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John Connolly was outspent and out-organized

Early front-runner became underdog by Election Day

John R. Connolly, with his wife, Meg, thanked supporters at the Westin Copley Place.
John R. Connolly, with his wife, Meg, thanked supporters at the Westin Copley Place.Barry Chin/Globe Staff

He was the first in the race, announcing his candidacy for mayor even before Mayor Thomas M. Menino said he would bow out. He had spent years establishing himself as the mayor’s chief political antagonist on the City Council and the chief agitator for reform in the Boston public schools. He came in a solid second in the September preliminary election, when his well-established citywide campaign organization turned out in force.

But on Tuesday night, Councilor John R. Connolly was edged out by state Representative Martin J. Walsh, whose massive campaign team, assembled with the help of organized labor, outmanned, outspent, and out-maneuvered Connolly’s campaign.


“We came up short tonight, but I am very proud of how we ran this campaign,” Connolly said in his concession speech last night. “This campaign looked like the entire city of Boston and I’m so proud of that.”

The tight results ended a roller-coaster campaign for Connolly, who began the race as an underdog taking on an all-powerful incumbent. But when Menino announced he would not run for reelection, Connolly became the sudden front-runner, the best-established and one of the best-financed candidates in a field of 12. He came in second in the preliminary election but was still considered the favorite to win the general, until a series of key endorsements and a flood of union money made him the underdog again.

Connolly, 40, a father of three who lives in West Roxbury, had made school reform the cornerstone of his campaigns even before his oldest child was assigned to a failing city school. The chairman of the City Council’s Education Committee, he crusaded on expired food in school cafeterias and on changing the schools’ student assignment system.

His efforts attracted many mothers of Boston Public School students to volunteer for his campaign, leading his aides to try to frame the campaign narrative as “moms vs. the machine.”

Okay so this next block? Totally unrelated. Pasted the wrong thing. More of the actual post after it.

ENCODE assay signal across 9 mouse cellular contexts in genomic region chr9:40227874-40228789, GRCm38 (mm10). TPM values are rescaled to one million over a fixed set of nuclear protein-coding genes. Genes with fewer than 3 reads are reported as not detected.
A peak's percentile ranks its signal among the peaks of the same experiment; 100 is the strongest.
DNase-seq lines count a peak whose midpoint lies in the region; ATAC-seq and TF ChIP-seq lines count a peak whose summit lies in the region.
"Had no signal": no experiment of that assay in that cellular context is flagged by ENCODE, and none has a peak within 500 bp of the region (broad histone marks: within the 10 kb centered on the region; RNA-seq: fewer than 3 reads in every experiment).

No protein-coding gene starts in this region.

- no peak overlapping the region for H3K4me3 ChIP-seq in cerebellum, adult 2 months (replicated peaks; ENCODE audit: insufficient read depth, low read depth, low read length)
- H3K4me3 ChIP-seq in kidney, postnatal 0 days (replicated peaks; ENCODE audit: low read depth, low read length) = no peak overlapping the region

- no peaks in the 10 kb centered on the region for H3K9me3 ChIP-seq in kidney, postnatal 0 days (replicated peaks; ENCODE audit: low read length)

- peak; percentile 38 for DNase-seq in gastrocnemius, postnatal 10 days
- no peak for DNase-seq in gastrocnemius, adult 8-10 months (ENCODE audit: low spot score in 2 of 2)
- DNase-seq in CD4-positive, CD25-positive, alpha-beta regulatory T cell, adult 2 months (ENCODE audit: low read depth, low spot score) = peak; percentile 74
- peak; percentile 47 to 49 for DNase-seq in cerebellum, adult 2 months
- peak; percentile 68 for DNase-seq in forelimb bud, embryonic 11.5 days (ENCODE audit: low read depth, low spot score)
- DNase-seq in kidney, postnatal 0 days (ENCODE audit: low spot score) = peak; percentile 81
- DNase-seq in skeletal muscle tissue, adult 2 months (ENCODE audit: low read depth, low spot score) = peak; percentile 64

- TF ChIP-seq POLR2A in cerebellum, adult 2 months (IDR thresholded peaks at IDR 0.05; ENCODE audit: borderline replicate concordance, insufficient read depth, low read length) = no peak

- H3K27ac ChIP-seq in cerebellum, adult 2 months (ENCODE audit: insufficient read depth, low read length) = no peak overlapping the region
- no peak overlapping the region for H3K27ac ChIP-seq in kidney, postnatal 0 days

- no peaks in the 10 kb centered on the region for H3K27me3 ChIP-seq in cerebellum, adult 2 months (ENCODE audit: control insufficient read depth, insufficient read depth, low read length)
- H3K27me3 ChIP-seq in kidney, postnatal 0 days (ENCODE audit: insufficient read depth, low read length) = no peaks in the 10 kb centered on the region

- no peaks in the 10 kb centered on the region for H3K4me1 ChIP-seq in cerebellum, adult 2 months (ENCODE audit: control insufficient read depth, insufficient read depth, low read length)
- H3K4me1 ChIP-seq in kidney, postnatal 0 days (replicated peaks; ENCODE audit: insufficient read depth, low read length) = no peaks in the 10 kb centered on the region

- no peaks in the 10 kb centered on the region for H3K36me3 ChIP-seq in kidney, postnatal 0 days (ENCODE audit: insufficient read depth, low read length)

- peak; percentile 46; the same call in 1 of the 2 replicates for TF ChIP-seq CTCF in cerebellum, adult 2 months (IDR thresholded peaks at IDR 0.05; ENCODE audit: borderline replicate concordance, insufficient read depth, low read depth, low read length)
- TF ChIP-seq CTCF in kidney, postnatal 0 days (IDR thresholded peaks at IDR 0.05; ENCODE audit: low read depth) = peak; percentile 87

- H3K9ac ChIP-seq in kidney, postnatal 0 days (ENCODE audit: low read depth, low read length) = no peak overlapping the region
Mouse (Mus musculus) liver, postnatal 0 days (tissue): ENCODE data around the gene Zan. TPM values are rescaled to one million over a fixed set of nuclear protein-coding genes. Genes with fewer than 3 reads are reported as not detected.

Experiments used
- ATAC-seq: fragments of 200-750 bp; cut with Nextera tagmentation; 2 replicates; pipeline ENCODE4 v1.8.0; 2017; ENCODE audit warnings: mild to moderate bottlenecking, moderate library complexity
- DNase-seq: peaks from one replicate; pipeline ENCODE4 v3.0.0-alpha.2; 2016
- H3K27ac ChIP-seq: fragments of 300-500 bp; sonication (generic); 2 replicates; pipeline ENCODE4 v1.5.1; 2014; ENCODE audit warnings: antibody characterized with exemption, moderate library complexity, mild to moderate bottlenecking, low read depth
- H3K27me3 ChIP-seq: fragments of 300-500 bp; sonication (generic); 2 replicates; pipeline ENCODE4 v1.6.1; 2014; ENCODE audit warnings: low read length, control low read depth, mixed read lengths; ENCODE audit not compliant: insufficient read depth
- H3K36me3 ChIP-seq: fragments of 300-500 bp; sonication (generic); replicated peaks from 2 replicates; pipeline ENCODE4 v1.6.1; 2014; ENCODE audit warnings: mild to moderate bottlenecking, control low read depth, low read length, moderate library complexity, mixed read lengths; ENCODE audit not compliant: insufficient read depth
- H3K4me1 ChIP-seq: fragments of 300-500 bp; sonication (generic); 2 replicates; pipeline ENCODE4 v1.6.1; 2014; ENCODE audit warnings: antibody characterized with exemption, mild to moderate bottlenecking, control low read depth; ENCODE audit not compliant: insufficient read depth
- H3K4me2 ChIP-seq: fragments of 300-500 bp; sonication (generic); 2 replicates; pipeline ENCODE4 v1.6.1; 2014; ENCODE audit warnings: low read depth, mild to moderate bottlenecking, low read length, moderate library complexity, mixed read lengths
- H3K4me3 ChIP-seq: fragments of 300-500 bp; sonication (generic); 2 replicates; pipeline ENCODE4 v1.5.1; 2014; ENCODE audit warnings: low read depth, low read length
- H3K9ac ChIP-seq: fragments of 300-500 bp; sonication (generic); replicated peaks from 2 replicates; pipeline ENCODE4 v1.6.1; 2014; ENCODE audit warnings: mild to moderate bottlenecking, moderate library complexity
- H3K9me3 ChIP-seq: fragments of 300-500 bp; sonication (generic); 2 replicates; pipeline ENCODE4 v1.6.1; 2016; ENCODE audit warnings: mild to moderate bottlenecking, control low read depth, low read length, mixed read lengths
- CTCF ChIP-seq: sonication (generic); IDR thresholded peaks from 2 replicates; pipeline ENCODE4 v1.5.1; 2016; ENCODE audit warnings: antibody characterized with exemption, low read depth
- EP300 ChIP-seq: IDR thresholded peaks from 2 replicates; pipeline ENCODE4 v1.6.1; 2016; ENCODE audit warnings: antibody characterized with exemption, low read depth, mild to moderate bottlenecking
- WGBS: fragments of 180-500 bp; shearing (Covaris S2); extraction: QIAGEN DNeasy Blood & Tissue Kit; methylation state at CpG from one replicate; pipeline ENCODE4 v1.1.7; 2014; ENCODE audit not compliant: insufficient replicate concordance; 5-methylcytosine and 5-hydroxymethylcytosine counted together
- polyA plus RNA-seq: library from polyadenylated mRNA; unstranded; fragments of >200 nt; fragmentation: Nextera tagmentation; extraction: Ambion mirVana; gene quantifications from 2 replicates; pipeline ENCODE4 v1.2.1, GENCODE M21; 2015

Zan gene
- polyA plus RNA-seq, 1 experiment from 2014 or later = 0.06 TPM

But Connolly has also had difficult relationships with some in the schools. Last year, he sparked a backlash from the black community by calling for the resignation of then-superintendent Carol Johnson, who is black, for not firing a principal who was arrested on assault charges.

He alienated teachers by calling for raising the limit on charter schools, and voting against their last contract because it did not require longer school days. On Election Day, the Boston Teachers’ Union made its displeasure official, offering a last-minute endorsement to his opponent.

Connolly attracted support from school groups, including Democrats for Education Reform, which spent money independently on his candidacy. But during the preliminary campaign, he swore off a pledge of $500,000 in support from Stand For Children, an at-times controversial national education group.

He had hoped Walsh would agree to a “People’s Pledge,” in which the candidates would swear off any outside expenditures by special interest groups. Walsh refused, allowing millions to be spent on his behalf by national labor groups.

“I’ve got no regrets with how we handled it,” Connolly said on Monday. “We made the decision that we didn’t want this race taken over by outside money. Unfortunately, [Walsh] did not sign onto that idea as well.”

Born and raised in Roslindale, Connolly is the eldest of four children of Michael Connolly, a former state representative and secretary of the commonwealth, and Lynda Connolly, who was chief justice of the state’s district courts for eight years.


He graduated from Roxbury Latin and Harvard College and spent two years as a teacher in Manhattan and another year teaching in a Boston charter school. But he turned to law, graduating from Boston College Law School and practicing law in Boston for 12 years.

In running for mayor, he is surrendering the at-large City Council seat he won in 2007.

Despite the loss, Connolly insisted Tuesday night that he would not have changed anything about how he ran his campaign.

“I would run it the same way. I was never going to go negative. I’m proud of the race that we ran,” Connolly said.

Asked about his next steps, Connolly said he does not see himself seeking office in the future and he does not see a spot for himself in the Walsh administration.

“I spent eight months not seeing my kids enough. The next step for me is to do something that allows me to be home a lot,” Connolly said. “At this point, it’s just about putting one foot in front of the next. So I’m thinking about going to my city council meeting tomorrow.”

He has previously expressed interest in working for an education reform group or a charter school. But his dream was to become the mayor of Boston.

“Nobody believes me, but I don’t have any desire to run for governor or senator or another elected office,” Connolly told the Globe in August. Mayor “would be the dream job for me,” he said. “I love cities, and if I’m not mayor, I’m going to find a way to work in urban policy and schools. It’s been my love for the city driving me.”


Wesley Lowery of the Globe Staff contributed. Stephanie Ebbert can be reached at Stephanie.Ebbert@globe.com. Follow her on Twitter @StephanieEbbert.